(5) All those divergences entail a fragmentation of the internal market and are liable to have a prejudicial effect on its functioning, affecting in particular the cross-border provision of services and level of cybersecurity resilience due to the application of different standards. This Directive aims to remove such wide divergences among Member States, in particular by setting out minimum rules regarding the functioning of a coordinated regulatory framework, by laying down mechanisms for the effective cooperation among the responsible authorities in each Member State, by updating the list of sectors and activities subject to cybersecurity obligations and by providing effective remedies and sanctions which are instrumental to the effective enforcement of those obligations. Therefore, Directive (EU) 2016/1148 should be repealed and replaced by this Directive.

(6) This Directive leaves unaffected the ability of Member States to take the necessary measures to ensure the protection of the essential interests of their security, to safeguard public policy and public security, and to allow for the investigation, detection and prosecution of criminal offences, in compliance with Union law. In accordance with Article 346 TFEU, no Member State is to be obliged to supply information the disclosure of which would be contrary to the essential interests of its public security. In this context, national and Union rules for protecting classified information, non-disclosure agreements, and informal non-disclosure agreements such as the Traffic Light Protocol 14 , are of relevance.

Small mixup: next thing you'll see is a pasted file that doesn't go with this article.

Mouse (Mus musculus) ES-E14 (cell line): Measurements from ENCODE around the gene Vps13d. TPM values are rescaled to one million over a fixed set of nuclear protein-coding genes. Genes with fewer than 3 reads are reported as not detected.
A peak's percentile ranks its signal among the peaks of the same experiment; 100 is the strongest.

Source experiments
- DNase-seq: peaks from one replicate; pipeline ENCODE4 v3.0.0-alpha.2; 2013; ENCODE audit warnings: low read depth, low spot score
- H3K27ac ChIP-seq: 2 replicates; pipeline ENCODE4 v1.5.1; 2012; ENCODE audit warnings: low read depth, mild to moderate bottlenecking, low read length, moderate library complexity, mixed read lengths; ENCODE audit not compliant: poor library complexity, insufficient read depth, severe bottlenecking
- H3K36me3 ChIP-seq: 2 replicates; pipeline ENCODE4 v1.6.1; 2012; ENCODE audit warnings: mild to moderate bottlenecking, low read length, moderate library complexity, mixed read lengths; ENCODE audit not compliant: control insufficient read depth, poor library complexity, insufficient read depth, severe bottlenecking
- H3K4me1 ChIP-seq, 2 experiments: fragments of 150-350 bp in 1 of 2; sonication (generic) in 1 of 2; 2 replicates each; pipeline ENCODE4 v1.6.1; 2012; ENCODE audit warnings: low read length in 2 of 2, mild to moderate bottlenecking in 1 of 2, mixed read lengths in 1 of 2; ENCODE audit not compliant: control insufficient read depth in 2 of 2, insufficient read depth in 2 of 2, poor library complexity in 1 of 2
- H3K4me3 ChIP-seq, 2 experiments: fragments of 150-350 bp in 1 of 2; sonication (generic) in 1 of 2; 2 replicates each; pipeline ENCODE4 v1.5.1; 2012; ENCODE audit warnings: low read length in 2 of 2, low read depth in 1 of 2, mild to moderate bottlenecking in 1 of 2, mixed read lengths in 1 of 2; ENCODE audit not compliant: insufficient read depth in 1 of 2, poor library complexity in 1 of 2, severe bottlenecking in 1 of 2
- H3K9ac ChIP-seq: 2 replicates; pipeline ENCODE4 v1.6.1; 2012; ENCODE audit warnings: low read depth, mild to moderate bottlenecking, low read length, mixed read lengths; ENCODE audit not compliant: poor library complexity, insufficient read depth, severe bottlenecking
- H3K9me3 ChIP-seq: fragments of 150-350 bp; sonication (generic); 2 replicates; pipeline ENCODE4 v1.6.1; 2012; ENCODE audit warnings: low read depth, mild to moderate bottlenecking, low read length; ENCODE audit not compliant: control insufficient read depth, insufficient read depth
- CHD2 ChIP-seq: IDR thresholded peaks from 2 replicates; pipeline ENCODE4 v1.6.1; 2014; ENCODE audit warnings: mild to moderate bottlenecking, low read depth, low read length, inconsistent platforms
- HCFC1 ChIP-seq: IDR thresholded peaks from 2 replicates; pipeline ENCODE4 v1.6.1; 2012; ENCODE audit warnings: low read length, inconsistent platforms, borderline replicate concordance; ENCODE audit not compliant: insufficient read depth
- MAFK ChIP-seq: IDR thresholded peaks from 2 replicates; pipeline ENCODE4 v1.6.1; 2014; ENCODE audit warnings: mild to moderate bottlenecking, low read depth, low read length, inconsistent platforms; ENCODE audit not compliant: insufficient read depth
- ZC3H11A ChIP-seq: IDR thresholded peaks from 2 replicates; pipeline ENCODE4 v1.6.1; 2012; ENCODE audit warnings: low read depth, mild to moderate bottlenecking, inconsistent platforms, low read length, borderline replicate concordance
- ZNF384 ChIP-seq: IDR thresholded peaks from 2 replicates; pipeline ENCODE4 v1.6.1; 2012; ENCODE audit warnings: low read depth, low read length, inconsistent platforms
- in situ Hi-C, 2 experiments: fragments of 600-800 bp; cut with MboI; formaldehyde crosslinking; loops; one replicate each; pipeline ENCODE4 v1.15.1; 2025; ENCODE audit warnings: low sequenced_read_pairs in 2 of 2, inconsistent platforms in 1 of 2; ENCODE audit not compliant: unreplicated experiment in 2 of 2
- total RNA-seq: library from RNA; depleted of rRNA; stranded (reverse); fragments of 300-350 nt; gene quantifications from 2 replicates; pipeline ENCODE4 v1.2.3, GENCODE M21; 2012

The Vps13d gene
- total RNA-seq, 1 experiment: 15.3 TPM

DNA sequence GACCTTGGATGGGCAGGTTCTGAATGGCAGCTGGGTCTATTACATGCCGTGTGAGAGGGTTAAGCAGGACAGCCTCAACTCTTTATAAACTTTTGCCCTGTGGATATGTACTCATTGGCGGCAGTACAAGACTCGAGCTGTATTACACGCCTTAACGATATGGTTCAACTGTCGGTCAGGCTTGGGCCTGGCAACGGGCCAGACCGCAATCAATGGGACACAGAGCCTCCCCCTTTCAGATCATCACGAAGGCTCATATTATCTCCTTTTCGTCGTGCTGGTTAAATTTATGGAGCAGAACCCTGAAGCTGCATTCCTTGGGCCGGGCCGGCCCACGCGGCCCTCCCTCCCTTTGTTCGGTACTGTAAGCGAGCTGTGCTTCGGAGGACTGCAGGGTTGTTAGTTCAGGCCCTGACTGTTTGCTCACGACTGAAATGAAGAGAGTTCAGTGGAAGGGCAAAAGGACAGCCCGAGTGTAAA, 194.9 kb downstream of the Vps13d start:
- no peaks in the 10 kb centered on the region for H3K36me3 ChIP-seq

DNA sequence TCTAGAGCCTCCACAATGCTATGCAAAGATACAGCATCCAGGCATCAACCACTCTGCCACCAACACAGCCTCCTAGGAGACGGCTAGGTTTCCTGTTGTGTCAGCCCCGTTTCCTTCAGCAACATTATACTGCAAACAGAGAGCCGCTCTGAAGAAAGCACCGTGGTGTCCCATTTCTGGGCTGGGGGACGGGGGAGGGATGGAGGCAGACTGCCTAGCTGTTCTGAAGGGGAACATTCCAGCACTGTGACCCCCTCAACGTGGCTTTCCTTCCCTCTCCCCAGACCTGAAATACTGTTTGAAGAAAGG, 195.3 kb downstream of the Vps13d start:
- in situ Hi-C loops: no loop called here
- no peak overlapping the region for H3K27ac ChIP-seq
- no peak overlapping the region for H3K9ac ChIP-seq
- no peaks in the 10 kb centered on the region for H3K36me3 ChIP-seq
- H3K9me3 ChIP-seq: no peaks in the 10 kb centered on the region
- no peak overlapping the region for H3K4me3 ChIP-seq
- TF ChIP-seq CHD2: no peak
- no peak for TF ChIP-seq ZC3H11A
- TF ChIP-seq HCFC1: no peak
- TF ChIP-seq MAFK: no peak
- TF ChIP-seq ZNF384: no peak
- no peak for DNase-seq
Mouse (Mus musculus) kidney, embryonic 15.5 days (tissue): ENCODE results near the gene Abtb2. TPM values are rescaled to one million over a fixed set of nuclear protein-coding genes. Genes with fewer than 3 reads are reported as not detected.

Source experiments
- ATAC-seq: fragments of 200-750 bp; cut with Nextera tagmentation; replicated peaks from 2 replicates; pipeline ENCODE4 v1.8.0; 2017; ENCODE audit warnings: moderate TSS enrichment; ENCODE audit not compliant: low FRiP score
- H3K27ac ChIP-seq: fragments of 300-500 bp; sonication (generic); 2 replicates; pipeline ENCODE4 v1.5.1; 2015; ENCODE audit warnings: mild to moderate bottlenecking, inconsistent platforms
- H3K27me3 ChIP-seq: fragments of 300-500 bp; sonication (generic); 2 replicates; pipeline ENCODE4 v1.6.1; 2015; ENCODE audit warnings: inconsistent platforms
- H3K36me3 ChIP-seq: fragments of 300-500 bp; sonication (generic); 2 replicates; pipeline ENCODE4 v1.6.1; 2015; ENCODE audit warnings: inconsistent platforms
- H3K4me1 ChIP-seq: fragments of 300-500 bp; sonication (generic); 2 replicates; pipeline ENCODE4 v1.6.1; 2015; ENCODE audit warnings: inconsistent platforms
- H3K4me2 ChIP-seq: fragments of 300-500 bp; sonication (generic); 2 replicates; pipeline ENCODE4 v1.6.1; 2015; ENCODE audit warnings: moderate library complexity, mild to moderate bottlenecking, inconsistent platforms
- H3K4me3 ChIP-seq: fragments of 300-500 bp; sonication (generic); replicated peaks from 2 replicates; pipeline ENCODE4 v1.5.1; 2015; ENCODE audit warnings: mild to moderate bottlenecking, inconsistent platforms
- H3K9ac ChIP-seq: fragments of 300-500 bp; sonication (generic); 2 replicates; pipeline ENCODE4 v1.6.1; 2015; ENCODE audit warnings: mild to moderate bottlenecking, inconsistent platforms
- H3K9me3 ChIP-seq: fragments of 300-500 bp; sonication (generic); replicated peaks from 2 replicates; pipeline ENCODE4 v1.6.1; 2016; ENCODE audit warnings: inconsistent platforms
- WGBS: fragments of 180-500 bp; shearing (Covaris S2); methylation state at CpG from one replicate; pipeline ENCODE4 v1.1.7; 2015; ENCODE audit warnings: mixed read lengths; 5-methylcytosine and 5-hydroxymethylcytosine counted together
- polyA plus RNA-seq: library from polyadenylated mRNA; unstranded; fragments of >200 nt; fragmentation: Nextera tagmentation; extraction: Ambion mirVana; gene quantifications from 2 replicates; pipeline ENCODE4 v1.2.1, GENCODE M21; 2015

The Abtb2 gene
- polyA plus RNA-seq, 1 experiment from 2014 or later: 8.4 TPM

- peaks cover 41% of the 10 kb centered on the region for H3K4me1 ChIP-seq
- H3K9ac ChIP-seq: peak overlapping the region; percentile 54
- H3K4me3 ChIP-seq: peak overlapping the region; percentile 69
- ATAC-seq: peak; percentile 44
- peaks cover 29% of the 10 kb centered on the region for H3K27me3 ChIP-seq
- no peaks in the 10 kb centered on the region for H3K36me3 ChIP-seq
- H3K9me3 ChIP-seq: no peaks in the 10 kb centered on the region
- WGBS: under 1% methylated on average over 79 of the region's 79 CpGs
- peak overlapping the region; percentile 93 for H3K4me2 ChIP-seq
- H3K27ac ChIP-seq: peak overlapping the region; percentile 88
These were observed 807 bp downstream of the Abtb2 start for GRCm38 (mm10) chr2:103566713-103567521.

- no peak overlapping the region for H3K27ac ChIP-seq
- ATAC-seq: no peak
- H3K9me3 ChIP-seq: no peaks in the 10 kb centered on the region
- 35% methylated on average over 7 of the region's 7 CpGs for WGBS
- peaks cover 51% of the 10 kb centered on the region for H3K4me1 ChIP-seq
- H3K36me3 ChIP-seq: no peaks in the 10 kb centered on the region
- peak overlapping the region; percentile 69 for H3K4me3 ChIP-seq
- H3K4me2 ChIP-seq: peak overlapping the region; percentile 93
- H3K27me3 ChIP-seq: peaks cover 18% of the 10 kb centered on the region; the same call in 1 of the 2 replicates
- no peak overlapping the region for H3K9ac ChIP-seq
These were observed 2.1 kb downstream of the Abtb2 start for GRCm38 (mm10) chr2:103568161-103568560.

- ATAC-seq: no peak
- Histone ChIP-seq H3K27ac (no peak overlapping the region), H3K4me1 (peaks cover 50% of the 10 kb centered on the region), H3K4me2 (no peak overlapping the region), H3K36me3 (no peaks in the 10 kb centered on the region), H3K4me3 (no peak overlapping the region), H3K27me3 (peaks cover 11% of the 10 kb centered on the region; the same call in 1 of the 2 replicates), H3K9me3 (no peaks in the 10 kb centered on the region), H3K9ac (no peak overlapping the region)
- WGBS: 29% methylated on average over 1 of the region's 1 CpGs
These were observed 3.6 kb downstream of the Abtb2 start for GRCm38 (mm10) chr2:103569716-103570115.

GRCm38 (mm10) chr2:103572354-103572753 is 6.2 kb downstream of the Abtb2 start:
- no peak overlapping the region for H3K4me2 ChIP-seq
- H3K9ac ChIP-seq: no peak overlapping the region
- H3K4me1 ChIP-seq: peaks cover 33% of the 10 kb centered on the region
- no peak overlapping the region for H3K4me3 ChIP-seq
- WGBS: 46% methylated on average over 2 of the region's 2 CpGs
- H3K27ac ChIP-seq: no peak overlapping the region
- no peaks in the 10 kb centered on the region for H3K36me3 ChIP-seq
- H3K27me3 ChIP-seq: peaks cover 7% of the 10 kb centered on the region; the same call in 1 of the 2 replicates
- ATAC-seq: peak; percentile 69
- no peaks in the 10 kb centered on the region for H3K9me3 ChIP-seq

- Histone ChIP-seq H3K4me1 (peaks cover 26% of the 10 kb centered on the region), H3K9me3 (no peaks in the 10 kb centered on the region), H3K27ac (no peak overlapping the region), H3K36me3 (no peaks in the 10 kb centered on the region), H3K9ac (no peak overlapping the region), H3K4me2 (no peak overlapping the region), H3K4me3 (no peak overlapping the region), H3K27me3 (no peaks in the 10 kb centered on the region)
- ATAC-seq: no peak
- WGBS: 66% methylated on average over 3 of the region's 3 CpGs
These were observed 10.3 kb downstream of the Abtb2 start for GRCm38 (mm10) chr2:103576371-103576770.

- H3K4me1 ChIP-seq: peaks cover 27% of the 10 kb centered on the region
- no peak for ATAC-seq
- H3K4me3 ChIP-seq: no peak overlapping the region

(7) With the repeal of Directive (EU) 2016/1148, the scope of application by sectors should be extended to a larger part of the economy in light of the considerations set out in recitals (4) to (6). The sectors covered by Directive (EU) 2016/1148 should therefore be extended to provide a comprehensive coverage of the sectors and services of vital importance for key societal and economic activities within the internal market. The rules should not be different according to whether the entities are operators of essential services or digital service providers. That differentiation has proven obsolete, since it does not reflect the actual importance of the sectors or services for the societal and economic activities in the internal market.

(8) In accordance with Directive (EU) 2016/1148, Member States were responsible for determining which entities meet the criteria to qualify as operators of essential services (‘identification process’). In order to eliminate the wide divergences among Member States in that regard and ensure legal certainty for the risk management requirements and reporting obligations for all relevant entities, a uniform criterion should be established that determines the entities falling within the scope of application of this Directive. That criterion should consist of the application of the size-cap rule, whereby all medium and large enterprises, as defined by Commission Recommendation 2003/361/EC 15 , that operate within the sectors or provide the type of services covered by this Directive, fall within its scope. Member States should not be required to establish a list of the entities that meet this generally applicable size-related criterion.

(9) However, small or micro entities fulfilling certain criteria that indicate a key role for the economies or societies of Member States or for particular sectors or types of services, should also be covered by this Directive. Member States should be responsible for establishing a list of such entities, and submit it to the Commission.

(10) The Commission, in cooperation with the Cooperation Group, may issue guidelines on the implementation of the criteria applicable to micro and small enterprises.

Note: This is not the final text of the NIS 2 Directive. This is the text of the NIS 2 Directive Proposal of 16.12.2020.